You probably should know that I’m something of knife-nut. I love knives! If I had the money, I would fill my apartment with knives. Hunting knives, survival knives, pocket knives, bayonets, fishing knives, cooking knives, machetes, you can never have too many knives.
To me, knives are special in a similar way that fire is special: they are the claws of mankind; our earliest efforts to compete directly with the rest of the animal kingdom. They’ve been with us from the very beginning and I, for one, can’t get enough of them.
Today I want to talk about the machete. The two best known spokespeople for the machete are Messrs. Danny Trejo and Jason Voorhees, both of whom have built whole film franchises around that tool’s usefulness in removing unwanted extremities from unwanted people. But the machete has been a popular agricultural and wood-cutting tool for centuries for a reason, and its uses go far beyond being occasions for Tom Savini’s gore effects.
The machete was developed in the Caribbean by farmers to help chop sugarcane: an arduous process requiring intensive labor and investment. A heavy, oversized knife wielded with one hand was just the thing necessary to carve the thick stalks. Due to the destructive power of the device, it was dubbed the “machete,” derived from the Spanish “macho,” meaning sledgehammer, and also referring to virility, manliness, and strength: qualities needed to wield a machete.
Today there are a number of variations on the original machete design, but they all amount to the same concept: a sword, a knife, and a hatchet all fell into the brundlefly machine together, and the resulting tool can be used as any one of those in a pinch.
Personally, I have two machetes: one I keep in my car to take care of any fallen branches (and so I’ll have a practical weapon in case I ever end up stranded) and another I keep at home for camping or wood-cutting needs. The one in my car is distressingly flimsy (bought it cheap) and the one in my house is stubbornly blunt. So when I say that I have found them both to be quite useful despite their flaws, it’s an indication of how worthwhile these tools are. They’re not as devastating as an axe, but their much more portable and versatile. A hatchet does a better job doubling as a hammer, but a machete does a better job as a self-defense weapon (guerillas around the world use them as side arms), and you’re more likely to find something in the wild that will make an adequate hammer than you are something that can adequately fend off a hungry coyote or ill-intentioned individual.
Machetes are easy to carry: just strap them on your belt like any other knife. They’re ridiculously simple and durable, being essentially composed of a single sheet of metal attached to a handle. You can wield them with great skill if you take the trouble to learn, but they’ll still get the job done if all you’ve got is a fairly strong arm.
And there are so many variations! Depending on your specific needs, you can choose from any one of over a dozen different styles. For a sampling:
Latin Machete: The standard, all-purpose machete. The blade is straight and generally evenly weighted or slightly bulged at the end. You can find these anywhere and they’re good for pretty much any job. Other machetes might be better at specific tasks, like chopping wood or clearing brush, but the Latin-style can pretty much do anything, especially if you get one with a saw on the back.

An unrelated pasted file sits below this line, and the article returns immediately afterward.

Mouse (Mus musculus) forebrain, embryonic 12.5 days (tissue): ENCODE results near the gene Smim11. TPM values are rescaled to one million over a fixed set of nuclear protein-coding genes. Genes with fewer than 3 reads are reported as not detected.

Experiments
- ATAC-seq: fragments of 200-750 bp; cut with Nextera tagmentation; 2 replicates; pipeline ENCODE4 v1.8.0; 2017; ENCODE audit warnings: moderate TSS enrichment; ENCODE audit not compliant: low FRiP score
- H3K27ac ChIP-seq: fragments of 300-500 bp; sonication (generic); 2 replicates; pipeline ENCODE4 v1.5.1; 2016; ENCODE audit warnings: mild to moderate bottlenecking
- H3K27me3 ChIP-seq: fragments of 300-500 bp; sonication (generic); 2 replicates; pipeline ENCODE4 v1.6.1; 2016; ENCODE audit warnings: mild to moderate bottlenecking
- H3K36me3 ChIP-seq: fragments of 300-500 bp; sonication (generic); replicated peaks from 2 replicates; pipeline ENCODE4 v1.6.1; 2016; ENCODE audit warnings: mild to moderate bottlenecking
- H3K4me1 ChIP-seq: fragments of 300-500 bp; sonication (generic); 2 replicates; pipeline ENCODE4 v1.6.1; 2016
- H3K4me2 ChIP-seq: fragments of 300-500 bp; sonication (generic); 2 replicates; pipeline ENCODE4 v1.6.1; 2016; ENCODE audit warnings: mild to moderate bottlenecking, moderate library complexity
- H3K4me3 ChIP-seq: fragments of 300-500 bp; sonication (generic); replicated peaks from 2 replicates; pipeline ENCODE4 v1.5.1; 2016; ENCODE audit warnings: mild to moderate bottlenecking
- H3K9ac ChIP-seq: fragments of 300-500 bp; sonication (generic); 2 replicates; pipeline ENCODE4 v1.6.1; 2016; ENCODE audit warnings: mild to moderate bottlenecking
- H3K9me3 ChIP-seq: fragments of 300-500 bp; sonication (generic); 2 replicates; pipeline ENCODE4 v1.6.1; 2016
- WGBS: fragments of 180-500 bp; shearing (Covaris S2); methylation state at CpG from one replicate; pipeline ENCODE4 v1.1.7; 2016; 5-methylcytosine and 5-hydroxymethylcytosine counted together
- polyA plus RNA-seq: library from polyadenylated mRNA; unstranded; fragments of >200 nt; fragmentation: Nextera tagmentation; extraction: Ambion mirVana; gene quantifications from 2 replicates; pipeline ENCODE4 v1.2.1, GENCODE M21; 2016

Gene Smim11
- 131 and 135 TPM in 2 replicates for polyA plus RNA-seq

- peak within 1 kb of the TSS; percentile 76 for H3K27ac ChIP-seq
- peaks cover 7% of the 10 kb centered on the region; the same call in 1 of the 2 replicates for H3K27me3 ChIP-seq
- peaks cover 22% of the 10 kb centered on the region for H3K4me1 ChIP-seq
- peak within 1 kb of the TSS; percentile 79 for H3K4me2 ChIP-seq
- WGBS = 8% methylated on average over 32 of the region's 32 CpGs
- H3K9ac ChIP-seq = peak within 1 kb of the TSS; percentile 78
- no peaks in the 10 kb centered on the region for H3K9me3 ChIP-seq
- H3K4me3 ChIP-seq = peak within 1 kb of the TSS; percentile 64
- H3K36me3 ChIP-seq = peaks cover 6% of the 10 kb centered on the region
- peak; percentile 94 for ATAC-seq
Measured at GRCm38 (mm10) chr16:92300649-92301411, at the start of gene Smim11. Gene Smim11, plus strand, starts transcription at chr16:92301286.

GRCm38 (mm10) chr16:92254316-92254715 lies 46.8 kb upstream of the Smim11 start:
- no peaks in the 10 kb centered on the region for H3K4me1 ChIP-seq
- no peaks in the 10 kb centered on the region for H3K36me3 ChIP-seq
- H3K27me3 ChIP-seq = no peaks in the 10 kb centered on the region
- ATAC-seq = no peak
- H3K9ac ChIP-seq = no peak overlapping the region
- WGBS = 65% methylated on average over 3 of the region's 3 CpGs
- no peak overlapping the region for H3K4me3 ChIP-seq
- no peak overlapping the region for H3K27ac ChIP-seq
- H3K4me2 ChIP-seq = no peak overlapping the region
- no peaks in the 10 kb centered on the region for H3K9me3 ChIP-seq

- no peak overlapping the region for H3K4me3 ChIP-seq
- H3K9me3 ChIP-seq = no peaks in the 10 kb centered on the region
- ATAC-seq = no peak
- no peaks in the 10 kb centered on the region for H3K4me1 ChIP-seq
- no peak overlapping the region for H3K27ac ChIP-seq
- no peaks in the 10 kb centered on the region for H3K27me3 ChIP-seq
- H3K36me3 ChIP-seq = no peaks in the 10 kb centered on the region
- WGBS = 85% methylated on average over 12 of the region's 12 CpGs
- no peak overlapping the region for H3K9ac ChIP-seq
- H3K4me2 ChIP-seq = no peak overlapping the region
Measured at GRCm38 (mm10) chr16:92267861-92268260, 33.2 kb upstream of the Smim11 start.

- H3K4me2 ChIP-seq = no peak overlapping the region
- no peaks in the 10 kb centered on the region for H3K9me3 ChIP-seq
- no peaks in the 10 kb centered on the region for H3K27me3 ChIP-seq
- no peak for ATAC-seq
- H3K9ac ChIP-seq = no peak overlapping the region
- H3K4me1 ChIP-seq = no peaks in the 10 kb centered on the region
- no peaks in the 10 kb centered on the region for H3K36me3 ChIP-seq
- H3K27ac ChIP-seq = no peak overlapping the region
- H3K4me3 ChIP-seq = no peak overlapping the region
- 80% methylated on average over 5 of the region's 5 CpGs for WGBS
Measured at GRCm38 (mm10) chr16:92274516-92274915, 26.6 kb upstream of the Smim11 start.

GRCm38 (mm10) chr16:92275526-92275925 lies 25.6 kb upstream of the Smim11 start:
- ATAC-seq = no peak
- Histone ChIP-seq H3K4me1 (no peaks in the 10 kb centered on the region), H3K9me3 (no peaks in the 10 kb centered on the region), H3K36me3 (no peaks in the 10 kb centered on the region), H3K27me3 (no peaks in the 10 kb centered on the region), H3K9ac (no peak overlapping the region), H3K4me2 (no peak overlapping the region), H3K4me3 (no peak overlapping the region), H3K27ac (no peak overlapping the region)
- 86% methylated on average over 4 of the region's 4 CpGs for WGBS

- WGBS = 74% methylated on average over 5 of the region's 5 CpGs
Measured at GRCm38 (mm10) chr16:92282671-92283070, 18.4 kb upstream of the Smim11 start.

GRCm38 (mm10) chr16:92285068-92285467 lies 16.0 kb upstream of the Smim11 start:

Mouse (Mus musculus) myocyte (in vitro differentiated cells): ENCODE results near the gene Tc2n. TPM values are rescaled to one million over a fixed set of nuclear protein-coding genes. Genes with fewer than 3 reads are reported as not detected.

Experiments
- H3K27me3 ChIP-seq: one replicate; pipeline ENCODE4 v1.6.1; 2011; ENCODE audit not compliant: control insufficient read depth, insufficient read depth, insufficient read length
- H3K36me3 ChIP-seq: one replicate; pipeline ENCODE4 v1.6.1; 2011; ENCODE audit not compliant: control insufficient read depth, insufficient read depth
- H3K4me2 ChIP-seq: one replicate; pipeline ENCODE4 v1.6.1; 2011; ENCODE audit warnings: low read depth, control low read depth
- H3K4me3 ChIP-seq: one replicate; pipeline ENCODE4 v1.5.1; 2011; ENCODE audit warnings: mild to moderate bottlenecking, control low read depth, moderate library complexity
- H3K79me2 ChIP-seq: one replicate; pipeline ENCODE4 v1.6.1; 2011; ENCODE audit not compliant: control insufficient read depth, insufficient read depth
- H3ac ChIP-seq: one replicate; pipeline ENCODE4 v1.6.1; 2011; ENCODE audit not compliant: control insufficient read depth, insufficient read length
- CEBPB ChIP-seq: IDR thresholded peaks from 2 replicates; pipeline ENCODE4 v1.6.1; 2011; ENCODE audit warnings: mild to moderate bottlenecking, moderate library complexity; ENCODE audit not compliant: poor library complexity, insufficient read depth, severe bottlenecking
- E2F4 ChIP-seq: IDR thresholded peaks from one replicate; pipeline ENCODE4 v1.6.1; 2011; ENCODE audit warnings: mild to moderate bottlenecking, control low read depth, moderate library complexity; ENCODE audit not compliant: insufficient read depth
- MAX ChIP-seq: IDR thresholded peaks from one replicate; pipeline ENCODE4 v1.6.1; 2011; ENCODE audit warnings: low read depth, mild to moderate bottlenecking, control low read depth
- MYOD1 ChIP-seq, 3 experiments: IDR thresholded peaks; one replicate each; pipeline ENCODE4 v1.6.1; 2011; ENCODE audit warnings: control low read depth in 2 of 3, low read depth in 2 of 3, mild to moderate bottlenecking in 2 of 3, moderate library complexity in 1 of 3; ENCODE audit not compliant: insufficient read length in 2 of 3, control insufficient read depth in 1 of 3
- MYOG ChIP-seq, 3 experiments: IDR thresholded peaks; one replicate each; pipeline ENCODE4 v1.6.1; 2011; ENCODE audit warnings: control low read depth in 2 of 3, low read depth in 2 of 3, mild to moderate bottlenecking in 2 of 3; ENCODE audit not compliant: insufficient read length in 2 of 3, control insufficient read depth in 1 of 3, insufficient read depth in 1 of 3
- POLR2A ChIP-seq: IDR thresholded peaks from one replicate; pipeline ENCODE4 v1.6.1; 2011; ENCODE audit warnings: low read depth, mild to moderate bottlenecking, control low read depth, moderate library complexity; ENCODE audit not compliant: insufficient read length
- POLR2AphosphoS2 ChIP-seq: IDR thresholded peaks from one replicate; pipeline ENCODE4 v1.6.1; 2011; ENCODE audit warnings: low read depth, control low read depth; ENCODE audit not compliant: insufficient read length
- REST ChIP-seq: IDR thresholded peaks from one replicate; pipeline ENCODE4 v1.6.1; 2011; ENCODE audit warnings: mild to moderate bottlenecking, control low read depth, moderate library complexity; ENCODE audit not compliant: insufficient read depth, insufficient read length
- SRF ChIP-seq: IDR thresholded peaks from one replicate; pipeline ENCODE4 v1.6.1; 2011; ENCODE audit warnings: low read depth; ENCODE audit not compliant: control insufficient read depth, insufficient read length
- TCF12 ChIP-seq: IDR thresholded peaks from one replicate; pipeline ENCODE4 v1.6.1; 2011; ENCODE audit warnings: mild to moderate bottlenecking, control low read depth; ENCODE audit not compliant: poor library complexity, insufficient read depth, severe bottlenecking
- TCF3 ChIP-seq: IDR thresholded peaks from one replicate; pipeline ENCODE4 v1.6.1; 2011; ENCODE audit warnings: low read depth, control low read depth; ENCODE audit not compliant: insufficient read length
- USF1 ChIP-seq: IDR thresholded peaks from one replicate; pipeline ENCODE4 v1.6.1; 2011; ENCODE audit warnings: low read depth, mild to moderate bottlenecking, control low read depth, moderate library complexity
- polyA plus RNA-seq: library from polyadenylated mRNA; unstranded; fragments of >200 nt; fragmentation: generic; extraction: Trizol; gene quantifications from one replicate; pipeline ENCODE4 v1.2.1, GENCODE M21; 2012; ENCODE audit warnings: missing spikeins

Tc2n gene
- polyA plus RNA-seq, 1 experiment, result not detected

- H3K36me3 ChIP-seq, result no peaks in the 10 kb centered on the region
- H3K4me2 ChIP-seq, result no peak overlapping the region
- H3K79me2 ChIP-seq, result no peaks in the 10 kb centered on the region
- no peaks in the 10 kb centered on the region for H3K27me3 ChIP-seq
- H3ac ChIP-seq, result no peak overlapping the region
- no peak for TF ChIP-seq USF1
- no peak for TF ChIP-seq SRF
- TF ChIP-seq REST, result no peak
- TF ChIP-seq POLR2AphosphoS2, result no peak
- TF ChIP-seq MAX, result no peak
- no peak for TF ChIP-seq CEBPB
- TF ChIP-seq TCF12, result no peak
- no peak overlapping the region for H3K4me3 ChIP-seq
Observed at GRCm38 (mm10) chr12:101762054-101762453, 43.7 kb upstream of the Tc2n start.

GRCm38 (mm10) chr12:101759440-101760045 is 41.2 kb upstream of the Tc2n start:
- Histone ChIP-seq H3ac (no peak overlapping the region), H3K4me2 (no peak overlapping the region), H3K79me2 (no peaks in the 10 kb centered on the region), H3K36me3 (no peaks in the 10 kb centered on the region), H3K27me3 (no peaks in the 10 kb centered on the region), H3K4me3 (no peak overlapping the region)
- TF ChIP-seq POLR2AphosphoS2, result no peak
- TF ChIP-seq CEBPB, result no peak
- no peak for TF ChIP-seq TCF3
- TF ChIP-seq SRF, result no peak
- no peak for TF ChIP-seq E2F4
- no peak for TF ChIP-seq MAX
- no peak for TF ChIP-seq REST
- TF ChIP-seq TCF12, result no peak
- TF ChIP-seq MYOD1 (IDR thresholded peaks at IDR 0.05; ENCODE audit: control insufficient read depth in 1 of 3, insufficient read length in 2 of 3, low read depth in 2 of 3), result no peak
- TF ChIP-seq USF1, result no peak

Bolo Machete: Originating from the Philippines, this is a machete with a noticeably bulged tip and a thicker-than-average blade. Great for chopping wood.
Panga Machete: A thick, heavy blade, slightly forward-curved with an upturned point. Popular in Africa and the Caribbean, where it’s used for clearing vegetation.
Barong Machete: A more specifically weaponized machete, the barong also hails from the Philippines, where it evolved from traditional tribal weapons. It has a leaf-shaped blade with a sharp point and was the weapon of choice among Filipino guerilla fighters. The Spanish, Americans, and Japanese all learned to fear this weapon, which in the hands of a skilled fighter could cut through rifle barrels. Even if you don’t plan on leading an uprising, it’s useful for clearing stubborn brush.
Kukri Machete: The weapon of choice in central Asia, the kukri has a distinct forward curve that gives it devastating chopping power. It also features a pointed tip for stabbing attacks and a straight, sharp blade near the base suitable for whittling and carving work. Like the Latin blade, this is a great all-around tool, though you’ll probably find they cost quite a bit more.
Coping Machete: Also known as a rescue machete, this short blade has a blunt, squared-off tip for precision cutting in tight spaces and rescue operations.
Billhook Machete: A traditional European tool, the billhook features a thick, curved blade with a distinctive hook on the end. The blade is sharpened on the inner end of the hook and is used for stripping branches, clearing vines, hedge-construction, and other woodworking and landscaping jobs where cutting along or around a curved surface is useful.
This is just a sampling of the most notable variations. For me, I like versatility in my tools, so I stick with the Latin blade, though the Kukri makes for an excellent alternative if you’re willing to fork over a little more cash.
Remember, machetes are not just for revolutionaries and horror movie characters: they’re for everyone!